Global Threat: Armenia reaffirms commitment to anti-terrorism fight in wake of Brussels attacks

Global Threat: Armenia reaffirms commitment to anti-terrorism fight in wake of Brussels attacks

Photo: Filip Van Zandycke/www.hoedgekruid.be

Armenia has reaffirmed its position on contributing to the fight against international terrorism after a series of deadly explosions blamed on terrorists occurred in the Belgian capital of Brussels, a city that hosts NATO headquarters and is considered to be the political heart of the European Union.

“Armenia strongly condemns any manifestation of terrorism and remains committed to making its contribution to the international fight against that evil,” President Serzh Sargsyan wrote to the Belgian Prime Minister, Charles Michel, on Tuesday, hours after the attacks in which at least 34 people were killed and more than 180 were injured.

While early reports suggested that the so-called Islamic State of Iraq and Syria (ISIS) could be behind the attacks, later official statements, including by senior U.S. officials, called that theory into doubt.

Some security experts, meanwhile, claimed that traces of the terrorist attacks could even lead to Turkey.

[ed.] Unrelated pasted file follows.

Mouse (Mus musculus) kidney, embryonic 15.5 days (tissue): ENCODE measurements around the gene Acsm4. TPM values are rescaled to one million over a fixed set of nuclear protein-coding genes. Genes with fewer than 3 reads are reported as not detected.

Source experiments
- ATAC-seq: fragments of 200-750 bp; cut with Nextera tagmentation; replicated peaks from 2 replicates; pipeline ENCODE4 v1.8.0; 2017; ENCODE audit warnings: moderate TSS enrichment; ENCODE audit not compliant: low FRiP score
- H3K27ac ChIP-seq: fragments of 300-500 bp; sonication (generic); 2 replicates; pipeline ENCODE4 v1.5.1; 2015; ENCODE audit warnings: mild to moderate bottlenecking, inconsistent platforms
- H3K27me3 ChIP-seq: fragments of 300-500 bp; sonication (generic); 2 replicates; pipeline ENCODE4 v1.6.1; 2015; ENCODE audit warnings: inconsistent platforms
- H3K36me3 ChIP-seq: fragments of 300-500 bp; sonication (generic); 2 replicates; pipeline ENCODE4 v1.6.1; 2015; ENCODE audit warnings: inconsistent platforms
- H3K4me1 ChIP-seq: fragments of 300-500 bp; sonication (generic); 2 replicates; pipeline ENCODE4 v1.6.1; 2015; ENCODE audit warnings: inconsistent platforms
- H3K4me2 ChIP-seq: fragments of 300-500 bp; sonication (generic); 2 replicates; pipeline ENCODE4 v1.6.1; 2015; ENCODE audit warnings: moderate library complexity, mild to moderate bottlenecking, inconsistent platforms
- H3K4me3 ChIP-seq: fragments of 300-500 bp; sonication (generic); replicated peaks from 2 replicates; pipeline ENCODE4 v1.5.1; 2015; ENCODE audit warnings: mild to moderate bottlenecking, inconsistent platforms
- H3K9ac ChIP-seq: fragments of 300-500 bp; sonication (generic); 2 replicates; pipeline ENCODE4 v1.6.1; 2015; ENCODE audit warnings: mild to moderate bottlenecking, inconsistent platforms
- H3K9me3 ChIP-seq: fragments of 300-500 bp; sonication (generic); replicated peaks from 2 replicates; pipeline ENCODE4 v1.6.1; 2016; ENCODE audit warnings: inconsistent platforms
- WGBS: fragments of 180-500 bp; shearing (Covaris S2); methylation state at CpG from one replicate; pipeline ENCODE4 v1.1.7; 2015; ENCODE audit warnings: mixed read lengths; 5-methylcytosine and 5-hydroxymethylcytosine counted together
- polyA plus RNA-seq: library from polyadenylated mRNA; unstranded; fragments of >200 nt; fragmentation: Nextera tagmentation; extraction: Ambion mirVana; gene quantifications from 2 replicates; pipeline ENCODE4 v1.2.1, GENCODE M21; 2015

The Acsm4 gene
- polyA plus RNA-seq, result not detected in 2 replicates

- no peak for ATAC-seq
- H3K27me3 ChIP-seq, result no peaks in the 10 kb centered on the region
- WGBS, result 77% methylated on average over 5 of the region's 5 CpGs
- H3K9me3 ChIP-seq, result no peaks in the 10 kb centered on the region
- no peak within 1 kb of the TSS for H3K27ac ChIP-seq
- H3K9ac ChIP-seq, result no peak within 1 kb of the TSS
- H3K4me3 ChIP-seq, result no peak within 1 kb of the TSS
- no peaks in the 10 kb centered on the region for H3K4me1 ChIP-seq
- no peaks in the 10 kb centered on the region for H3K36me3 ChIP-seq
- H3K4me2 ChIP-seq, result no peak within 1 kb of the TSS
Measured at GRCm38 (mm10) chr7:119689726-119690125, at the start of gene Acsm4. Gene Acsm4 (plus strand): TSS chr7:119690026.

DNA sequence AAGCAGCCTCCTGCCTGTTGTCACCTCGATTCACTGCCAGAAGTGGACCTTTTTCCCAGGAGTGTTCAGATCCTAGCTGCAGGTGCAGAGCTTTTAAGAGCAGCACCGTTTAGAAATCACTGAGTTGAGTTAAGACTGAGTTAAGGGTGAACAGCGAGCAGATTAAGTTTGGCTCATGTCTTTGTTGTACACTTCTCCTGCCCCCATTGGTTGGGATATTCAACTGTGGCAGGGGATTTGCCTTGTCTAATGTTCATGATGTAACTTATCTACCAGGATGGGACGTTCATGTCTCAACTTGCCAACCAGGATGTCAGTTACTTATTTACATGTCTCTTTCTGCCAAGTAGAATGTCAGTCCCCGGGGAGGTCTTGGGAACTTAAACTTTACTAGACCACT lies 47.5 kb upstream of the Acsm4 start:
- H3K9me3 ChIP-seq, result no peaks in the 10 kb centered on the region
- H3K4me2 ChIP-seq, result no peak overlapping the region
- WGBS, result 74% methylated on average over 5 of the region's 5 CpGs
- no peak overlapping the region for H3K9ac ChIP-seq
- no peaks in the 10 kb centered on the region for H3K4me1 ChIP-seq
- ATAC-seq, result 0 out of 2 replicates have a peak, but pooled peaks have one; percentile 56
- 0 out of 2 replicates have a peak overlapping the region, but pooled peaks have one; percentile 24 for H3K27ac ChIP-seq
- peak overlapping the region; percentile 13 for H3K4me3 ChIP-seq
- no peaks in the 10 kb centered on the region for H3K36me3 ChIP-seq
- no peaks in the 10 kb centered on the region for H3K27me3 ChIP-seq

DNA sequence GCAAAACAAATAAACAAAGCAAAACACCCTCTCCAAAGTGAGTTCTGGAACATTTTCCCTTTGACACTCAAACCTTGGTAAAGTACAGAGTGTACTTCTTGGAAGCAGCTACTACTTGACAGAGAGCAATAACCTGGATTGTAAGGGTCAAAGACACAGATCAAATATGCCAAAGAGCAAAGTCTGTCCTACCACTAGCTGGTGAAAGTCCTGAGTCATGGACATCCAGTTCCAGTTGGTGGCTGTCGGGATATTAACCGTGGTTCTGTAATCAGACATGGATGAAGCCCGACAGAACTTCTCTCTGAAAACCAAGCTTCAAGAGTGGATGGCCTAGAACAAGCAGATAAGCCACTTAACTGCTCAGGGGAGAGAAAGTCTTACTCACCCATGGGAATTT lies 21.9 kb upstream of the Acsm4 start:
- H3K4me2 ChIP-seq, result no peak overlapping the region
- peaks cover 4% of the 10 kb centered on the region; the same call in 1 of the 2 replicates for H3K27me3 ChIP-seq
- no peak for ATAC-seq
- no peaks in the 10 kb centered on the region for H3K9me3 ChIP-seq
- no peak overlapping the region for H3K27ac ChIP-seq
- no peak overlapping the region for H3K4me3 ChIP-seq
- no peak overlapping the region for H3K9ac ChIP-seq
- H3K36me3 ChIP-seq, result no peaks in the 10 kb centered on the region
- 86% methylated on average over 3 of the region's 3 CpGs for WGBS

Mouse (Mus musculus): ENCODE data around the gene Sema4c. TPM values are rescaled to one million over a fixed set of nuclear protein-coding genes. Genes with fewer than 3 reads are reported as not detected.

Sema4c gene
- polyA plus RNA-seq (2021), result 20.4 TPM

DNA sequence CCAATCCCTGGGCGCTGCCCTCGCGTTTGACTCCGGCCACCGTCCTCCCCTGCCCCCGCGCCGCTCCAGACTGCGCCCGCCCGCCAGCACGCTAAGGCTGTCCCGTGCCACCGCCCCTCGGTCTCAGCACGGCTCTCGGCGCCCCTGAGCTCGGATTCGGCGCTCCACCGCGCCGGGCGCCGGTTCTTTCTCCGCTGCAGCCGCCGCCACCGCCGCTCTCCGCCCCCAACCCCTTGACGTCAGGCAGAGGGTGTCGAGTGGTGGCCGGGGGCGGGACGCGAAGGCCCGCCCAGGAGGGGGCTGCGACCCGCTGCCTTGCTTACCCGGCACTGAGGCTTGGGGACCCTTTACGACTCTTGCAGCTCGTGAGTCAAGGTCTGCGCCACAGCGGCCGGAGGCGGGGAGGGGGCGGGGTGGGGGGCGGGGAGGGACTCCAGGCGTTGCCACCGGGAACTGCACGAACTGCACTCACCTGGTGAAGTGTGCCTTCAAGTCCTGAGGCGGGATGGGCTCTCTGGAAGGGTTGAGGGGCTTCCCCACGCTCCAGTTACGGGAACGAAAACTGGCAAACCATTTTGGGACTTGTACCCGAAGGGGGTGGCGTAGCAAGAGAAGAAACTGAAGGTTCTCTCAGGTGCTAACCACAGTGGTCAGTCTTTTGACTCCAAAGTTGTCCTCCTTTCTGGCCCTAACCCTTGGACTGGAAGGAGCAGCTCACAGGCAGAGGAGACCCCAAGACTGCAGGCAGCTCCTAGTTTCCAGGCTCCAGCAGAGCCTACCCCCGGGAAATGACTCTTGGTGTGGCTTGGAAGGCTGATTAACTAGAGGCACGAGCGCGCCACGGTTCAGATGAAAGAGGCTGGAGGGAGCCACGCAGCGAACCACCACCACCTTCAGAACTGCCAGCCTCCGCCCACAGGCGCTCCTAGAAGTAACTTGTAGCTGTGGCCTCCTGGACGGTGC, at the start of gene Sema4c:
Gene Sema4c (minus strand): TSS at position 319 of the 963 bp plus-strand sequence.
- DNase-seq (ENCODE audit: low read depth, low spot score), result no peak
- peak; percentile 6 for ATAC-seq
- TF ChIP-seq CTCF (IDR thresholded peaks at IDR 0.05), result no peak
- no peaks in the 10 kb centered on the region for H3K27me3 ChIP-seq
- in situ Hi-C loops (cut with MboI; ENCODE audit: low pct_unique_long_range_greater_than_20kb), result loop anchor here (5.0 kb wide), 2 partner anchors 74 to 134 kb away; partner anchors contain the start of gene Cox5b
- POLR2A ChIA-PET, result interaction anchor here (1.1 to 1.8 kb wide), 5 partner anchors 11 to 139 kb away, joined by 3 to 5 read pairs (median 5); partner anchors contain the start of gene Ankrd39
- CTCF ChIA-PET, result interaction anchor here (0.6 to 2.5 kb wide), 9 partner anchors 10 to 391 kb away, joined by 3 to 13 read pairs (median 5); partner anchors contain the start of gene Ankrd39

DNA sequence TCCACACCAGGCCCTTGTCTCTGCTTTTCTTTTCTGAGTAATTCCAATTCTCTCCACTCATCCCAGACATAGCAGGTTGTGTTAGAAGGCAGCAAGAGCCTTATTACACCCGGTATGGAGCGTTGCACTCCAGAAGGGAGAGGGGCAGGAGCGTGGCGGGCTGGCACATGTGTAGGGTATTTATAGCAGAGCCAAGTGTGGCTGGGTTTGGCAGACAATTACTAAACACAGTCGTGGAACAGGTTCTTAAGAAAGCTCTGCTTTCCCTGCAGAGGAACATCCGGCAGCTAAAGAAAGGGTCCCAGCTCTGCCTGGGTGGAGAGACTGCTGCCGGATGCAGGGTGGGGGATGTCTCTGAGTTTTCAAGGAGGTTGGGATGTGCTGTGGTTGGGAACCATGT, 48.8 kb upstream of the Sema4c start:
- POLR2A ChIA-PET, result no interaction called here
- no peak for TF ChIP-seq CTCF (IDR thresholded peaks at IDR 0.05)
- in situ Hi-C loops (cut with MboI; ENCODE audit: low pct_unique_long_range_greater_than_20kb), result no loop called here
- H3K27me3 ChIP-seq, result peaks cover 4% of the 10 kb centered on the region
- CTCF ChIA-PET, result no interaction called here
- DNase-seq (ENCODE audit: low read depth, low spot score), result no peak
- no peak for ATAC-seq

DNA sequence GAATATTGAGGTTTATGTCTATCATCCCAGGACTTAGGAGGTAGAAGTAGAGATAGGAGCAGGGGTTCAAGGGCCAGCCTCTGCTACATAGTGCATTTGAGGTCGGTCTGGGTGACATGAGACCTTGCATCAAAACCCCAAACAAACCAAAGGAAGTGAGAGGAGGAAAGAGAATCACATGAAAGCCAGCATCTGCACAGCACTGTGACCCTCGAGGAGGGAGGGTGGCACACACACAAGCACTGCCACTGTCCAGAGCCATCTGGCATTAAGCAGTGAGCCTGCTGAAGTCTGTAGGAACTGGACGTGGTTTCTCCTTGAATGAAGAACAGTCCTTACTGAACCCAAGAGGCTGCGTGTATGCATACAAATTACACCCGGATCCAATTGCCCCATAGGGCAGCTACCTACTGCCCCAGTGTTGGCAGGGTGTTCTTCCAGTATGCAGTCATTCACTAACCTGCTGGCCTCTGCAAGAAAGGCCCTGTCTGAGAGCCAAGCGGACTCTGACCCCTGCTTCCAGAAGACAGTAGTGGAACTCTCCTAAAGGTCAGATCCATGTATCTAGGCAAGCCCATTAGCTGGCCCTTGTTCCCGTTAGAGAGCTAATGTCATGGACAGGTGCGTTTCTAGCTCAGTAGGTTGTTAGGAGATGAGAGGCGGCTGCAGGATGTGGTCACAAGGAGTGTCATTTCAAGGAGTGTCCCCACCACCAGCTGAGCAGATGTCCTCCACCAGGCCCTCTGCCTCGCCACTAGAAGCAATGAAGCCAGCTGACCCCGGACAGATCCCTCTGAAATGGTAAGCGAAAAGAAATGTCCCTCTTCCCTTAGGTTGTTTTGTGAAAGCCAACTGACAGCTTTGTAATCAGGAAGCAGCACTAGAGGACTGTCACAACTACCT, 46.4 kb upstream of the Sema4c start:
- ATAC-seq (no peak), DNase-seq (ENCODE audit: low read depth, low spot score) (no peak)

A few days before the attacks in Brussels, Turkey expressed its official protest to Belgium in connection with the Kurdish protests in its capital. Ankara considers Kurds fighting for some sort of autonomy in Turkey to be terrorists and has blamed the Kurdistan Workers’ Party and affiliated groups of committing a string of terrorist attacks recently. Turkish President Recep Tayyip Erdogan said that by giving freedom to terrorists, Europe tomorrow may itself face a wave of terrorism.

While the role of Ankara in the growth of terrorist tension in Europe is yet unclear, experts note that both Turkey and Russia have contributed to the influx of a large number of refugees to Europe by their actions in and around Syria.

Russia, on its part, has blamed the West for the situation, accusing it of dividing terrorists into “good and bad”.

And Vladimir Zhirinovsky, a pro-Kremlin Russian politician known for his outlandish statements, has even assumed that Turkey may channel the flow of migrants into the Caucasus, to the borders with Russia.

“We need to strengthen our border points, because Turkey may think about turning the migrant tide not towards Europe, but towards the Caucasus. They will sweep through Georgia, Armenia, and Azerbaijan and reach our southern regions,” Zhirinovsky said.